are being offered!
Also available on this site are "offer lists" with
summaries (from March 13, 2000), summaries of prosecutions
of companies and directors, the Banned & Disqualified
Register, and free company alerts where you can monitor
up to 25 companies on a single profile (five "profiles" are
allowed per logon).
New Zealand Companies' Web site [www.companies.govt.nz] is very similar in nature to the ASX and ASIC sites,
but unfortunately you have to pay for much of it! There
is also very little information, even when you do pay!
However, the Announcements feature is very good. Once
you have found the company name and opened the profile,
click on the "Documents" tab. All announcement documents
are free, including the Certificate of Incorporation,
addresses, and names of up to two directors. Note that
New Zealand reporting and regulatory requirements differ
from Australia. For more information, go to
New Zealand Stock Exchange [www.nzx.com] has the
full text of some company announcements older than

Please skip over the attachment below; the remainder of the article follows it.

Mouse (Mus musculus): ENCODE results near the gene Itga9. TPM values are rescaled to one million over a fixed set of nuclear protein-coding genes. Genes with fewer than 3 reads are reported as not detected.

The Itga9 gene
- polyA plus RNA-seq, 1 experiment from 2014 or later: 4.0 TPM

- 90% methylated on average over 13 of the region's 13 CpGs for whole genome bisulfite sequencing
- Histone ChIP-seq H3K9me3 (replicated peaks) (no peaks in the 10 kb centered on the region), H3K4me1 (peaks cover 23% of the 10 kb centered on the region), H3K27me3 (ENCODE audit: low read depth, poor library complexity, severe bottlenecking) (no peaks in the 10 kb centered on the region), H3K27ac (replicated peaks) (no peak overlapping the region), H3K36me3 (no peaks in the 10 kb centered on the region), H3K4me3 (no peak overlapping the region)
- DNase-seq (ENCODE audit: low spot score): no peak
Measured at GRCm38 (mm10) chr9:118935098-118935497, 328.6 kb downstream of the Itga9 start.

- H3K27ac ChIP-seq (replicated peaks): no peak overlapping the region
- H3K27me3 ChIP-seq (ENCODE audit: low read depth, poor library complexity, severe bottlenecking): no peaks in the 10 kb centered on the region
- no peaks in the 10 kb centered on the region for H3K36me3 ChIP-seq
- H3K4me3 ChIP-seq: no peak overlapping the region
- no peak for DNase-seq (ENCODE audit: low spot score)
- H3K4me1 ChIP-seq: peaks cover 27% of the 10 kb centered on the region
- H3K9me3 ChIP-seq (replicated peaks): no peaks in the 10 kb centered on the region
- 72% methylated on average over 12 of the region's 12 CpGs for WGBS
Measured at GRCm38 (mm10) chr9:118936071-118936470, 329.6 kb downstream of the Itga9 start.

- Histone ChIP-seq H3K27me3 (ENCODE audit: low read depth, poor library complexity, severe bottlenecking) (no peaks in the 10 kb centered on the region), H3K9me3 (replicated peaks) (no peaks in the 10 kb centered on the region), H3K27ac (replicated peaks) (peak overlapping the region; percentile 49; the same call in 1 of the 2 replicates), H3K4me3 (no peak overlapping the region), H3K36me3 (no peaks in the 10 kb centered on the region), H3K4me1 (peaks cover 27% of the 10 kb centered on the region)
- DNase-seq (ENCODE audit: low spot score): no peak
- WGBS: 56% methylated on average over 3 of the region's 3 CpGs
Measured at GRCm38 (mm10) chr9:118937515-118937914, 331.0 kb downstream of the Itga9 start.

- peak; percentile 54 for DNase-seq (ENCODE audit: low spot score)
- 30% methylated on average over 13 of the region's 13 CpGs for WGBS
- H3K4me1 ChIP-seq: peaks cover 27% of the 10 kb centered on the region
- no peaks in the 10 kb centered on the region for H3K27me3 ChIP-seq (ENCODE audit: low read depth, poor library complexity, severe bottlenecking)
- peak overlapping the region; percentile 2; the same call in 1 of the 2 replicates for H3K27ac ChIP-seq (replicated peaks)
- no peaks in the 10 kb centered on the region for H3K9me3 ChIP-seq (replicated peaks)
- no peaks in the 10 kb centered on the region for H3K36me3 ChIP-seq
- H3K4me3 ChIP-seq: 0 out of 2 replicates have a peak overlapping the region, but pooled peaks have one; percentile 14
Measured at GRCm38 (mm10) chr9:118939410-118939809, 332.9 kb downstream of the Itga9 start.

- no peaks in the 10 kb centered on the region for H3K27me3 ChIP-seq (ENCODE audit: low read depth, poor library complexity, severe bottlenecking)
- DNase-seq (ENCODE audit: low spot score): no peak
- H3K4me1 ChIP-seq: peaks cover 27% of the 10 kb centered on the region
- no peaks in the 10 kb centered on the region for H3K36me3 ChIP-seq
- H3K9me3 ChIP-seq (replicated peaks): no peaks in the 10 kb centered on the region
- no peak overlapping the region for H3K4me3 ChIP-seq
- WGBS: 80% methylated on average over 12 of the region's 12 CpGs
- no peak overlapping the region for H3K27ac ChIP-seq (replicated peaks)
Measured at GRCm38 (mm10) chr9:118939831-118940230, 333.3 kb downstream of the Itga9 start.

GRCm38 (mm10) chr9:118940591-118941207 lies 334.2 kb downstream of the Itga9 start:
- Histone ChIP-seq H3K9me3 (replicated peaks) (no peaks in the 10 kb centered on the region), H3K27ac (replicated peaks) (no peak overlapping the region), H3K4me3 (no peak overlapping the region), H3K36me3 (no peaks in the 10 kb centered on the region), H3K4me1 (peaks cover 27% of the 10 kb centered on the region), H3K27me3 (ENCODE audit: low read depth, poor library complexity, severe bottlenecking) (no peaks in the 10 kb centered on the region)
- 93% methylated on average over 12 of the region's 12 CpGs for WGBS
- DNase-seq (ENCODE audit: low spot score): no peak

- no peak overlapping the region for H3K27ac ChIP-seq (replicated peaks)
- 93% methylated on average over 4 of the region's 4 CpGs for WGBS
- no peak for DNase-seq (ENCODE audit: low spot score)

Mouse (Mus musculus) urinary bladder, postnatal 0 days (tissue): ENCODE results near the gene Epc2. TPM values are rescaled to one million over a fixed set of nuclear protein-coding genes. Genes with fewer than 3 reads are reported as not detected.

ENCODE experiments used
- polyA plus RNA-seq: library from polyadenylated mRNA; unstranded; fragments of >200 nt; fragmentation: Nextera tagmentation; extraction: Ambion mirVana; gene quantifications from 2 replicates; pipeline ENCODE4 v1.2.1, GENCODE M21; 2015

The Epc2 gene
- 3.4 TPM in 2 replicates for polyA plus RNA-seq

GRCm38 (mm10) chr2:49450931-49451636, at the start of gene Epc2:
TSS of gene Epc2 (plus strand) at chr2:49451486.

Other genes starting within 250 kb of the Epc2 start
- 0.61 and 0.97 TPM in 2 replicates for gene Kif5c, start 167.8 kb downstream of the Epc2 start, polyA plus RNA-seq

20 minutes. Past announcements are available from approximately
August 2001. Other information includes security details,
price data, indices, trade summaries, and statistics.
At the ACCC (Australian Competition & Consumer
Commission)Mergers & Acquisitions Register
(s.50) [www.accc.gov.au/content], click on "Public
Registers" on the left-hand column, then at the next
screen, scroll down to Mergers & Acquisitions.
Click and it will take you to an excellent searchable
register, which includes all M&A activity reported
to the ACCCa great starting point for M&A
searches. Data is available back to 1996, but 1998
is not searchable yet.
Delisted Companies [www.delisted.com.au] covers companies
that are delisted, suspended, in administration, in
receivership, and in liquidation. Details include date
of delisting, reason for delisting, name change, date
of name change, and some news on progress for some
companies after Dec. 31, 1989.
COMPANY INTELLIGENCE AND HISTORICAL SHARE PRICES